Recognizing that cardiac surgery is associated with generation of an inflammatory response leading to increased platelet activation81,83 and turnover86 with resultant HPR for both aspirin and clopidogrel,20,88,166 the following approaches should be considered:
Aspirin therapy should be continued preoperatively and throughout the perioperative period26 unless the risk of bleeding is considered to be high or the consequences of bleeding are significant, e.g., ophthalmological surgery.35
Although there are currently no satisfactory risk stratification schemes with respect to the management of bleeding risk in patients taking antiplatelet drugs in the perioperative period,282 patients undergoing urological surgery, major vascular surgery, cardiac surgery with identified risk factors,283 neurosurgery involving the brain or spinal cord, or where the complications of bleeding might be catastrophic, e.g., ophthalmic surgery, clopidogrel should be discontinued 5 days preoperatively.10,19
In patients at high risk of thrombotic complications (e.g., those with a DES in place), use of a higher dose of aspirin (e.g., 325 mg) in the postoperative period should be considered19,94 with a return to a dose of 81 mg daily after 30 days.88Using a variety of tests of platelet function, Golański et al.88 demonstrated that 37.5% of patients receiving 325 mg of aspirin after cardiac surgery were responders at day 10 postoperatively, increasing to a 96% response rate at 30 days, which forms the basis for this recommendation. In the postoperative period for patients at high risk of thrombotic complications (e.g., those with a DES in place) receiving clopidogrel, when the drug has been discontinued for ≥5 days in the perioperative period and there are no signs of ongoing bleeding, consideration should be given to rebolusing the drug (300–600 mg) with use of a higher maintenance dose (150 mg) for 30 days.166,284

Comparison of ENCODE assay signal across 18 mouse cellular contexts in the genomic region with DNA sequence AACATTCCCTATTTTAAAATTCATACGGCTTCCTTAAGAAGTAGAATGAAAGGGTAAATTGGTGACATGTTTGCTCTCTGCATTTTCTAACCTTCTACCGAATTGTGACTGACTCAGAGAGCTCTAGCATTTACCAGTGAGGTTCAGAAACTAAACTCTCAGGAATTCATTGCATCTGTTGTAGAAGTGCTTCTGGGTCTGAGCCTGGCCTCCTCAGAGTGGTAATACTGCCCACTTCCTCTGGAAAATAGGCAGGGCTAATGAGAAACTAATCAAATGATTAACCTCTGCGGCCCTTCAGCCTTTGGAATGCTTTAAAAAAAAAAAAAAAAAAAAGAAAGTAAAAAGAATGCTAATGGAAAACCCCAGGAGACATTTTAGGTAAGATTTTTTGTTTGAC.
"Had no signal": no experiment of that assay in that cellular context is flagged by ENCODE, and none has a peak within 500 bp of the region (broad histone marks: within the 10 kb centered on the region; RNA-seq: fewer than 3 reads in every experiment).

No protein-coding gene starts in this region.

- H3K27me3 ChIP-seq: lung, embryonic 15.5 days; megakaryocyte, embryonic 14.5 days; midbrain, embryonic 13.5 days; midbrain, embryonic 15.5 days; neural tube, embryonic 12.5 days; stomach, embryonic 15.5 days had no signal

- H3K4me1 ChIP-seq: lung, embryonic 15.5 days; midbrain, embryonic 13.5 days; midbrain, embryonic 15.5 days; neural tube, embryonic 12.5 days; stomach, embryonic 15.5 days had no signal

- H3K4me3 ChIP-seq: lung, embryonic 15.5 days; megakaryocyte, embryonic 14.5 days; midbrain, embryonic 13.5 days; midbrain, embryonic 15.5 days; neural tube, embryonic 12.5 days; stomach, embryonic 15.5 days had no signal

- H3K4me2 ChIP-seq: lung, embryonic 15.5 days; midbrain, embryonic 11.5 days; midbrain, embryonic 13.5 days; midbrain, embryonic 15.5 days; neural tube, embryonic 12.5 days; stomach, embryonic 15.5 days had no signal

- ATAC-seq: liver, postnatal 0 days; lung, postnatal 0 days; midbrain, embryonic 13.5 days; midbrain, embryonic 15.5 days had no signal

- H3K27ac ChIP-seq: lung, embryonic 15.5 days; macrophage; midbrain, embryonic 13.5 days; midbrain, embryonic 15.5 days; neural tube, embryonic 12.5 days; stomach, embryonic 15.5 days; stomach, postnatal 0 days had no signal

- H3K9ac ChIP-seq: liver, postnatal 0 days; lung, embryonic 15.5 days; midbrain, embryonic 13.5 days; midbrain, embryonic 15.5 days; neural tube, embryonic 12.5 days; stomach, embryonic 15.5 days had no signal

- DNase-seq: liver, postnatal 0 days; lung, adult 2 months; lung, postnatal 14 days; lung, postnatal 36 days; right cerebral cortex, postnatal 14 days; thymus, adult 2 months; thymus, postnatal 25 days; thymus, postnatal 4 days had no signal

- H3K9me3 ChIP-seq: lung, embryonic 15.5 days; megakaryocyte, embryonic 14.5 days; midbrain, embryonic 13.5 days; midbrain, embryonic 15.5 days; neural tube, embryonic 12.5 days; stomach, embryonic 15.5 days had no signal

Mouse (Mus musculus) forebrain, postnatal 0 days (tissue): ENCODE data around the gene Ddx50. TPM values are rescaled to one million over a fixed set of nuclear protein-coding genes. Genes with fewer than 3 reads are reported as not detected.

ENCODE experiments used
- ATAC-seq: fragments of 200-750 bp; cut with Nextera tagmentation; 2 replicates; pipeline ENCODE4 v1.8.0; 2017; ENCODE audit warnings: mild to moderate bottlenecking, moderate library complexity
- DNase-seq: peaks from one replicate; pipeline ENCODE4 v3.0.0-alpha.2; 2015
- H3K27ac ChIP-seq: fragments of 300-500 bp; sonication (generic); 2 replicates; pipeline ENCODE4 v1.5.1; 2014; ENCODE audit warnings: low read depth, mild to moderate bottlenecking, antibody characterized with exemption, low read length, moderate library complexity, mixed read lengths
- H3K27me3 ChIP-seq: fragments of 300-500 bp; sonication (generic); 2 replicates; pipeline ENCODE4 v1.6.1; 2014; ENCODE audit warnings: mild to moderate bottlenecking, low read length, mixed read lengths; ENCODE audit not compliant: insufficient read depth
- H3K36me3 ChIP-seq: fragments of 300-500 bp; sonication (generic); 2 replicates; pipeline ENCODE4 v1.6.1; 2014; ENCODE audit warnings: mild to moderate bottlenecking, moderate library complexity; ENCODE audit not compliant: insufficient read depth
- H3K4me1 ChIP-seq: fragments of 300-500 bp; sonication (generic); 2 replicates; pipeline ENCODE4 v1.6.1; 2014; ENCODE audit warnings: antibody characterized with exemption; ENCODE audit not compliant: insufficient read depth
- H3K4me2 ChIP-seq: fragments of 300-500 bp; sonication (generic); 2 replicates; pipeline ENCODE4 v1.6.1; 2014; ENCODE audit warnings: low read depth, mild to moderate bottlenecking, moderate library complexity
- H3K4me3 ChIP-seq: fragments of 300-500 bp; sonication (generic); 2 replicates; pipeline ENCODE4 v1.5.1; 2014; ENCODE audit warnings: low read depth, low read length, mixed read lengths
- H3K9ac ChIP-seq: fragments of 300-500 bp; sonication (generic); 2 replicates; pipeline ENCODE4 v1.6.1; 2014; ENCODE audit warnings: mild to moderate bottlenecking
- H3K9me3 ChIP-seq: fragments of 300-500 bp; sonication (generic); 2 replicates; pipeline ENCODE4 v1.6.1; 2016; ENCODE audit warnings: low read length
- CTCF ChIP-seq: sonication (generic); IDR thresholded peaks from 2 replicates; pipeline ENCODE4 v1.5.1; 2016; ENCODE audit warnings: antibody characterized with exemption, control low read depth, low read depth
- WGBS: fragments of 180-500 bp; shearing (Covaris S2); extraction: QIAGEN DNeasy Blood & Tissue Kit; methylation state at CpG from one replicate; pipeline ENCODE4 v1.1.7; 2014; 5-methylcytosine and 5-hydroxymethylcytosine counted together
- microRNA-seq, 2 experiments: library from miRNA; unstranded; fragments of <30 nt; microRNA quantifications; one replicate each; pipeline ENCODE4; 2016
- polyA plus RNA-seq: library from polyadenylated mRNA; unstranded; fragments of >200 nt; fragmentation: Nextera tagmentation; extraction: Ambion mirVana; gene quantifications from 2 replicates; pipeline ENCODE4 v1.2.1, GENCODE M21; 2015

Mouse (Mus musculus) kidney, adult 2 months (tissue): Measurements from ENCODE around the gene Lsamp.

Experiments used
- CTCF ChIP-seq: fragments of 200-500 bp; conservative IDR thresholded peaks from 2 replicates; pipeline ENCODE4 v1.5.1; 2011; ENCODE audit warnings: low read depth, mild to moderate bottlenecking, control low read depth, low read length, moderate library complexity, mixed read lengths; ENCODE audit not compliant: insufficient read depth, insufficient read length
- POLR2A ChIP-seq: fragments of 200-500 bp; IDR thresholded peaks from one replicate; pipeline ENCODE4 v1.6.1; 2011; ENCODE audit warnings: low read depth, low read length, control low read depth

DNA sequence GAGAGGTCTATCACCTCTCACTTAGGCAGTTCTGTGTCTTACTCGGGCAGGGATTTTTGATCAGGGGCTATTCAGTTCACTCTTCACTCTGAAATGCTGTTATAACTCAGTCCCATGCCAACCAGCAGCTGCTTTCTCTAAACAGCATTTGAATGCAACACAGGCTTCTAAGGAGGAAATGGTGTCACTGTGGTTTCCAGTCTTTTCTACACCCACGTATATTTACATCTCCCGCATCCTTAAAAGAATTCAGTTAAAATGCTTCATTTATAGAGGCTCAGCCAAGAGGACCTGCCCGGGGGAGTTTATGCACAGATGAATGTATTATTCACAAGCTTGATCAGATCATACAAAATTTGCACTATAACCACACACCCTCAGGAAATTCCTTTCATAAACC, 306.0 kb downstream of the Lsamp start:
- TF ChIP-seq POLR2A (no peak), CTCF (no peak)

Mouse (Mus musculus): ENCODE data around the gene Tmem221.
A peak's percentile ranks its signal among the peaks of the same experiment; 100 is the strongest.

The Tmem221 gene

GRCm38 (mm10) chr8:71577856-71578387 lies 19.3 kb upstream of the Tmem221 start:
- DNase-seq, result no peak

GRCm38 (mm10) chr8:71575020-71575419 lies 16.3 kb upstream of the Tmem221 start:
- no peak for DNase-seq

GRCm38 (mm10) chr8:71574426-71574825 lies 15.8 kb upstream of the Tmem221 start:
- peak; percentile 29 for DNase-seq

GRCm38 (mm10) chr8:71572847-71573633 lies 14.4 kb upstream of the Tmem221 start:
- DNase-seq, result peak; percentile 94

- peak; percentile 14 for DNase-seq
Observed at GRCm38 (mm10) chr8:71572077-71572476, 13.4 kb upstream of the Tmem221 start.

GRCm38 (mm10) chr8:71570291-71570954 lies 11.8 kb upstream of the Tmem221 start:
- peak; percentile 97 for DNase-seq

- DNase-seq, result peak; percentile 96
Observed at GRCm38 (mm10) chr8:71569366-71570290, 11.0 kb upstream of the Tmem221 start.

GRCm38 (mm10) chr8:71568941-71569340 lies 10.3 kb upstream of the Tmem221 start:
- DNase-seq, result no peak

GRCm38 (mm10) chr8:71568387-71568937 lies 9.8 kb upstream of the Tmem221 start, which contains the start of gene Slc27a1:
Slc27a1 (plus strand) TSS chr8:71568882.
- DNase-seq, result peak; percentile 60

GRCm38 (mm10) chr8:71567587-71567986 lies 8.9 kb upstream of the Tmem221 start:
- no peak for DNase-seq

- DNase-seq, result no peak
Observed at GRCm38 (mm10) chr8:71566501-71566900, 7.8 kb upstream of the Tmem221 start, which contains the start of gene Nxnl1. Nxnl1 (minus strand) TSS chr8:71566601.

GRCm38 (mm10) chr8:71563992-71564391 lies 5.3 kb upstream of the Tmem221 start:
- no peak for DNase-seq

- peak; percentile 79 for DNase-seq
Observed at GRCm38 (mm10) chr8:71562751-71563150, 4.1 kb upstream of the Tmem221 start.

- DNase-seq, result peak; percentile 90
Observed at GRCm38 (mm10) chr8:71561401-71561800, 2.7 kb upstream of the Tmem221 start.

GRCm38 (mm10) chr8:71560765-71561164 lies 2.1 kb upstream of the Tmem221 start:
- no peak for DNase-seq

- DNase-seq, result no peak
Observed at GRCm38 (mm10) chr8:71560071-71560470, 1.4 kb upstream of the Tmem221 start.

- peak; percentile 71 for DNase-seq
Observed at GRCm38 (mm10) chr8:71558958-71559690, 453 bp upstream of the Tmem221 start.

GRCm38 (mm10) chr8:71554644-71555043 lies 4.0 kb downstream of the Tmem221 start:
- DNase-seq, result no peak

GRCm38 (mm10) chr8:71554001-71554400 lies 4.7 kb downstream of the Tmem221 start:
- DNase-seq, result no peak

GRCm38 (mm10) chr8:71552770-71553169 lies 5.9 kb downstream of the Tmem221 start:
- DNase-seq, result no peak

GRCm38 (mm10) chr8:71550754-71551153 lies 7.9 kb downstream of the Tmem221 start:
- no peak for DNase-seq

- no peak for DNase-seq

Resumption and continuation of other standard medical therapies including ACE inhibitors, statins, β-blockers, etc., should be initiated as soon as possible in the postoperative period.285
It should be recognized that these suggestions differ slightly from recently released guidelines primarily by suggesting clopidogrel discontinuation at 5 days before surgery (as opposed to 7–10 days),282,286and the use of rebolusing and higher maintenance doses postoperatively19,35,282 (Table 4). There is a lack of uniformity in the guideline recommendations (e.g., when [or if] aspirin should be discontinued preoperatively, when clopidogrel should be discontinued preoperatively, when aspirin therapy should be reinitiated postoperatively and at what dose, when clopidogrel therapy should be reinitiated and at what dose, the duration of antiplatelet therapy postoperatively, and the role of platelet function monitors19,282), no doubt a reflection of the rapidly advancing knowledge base upon which recommendations can be made.
Bleeding: Prevention and Management of Complications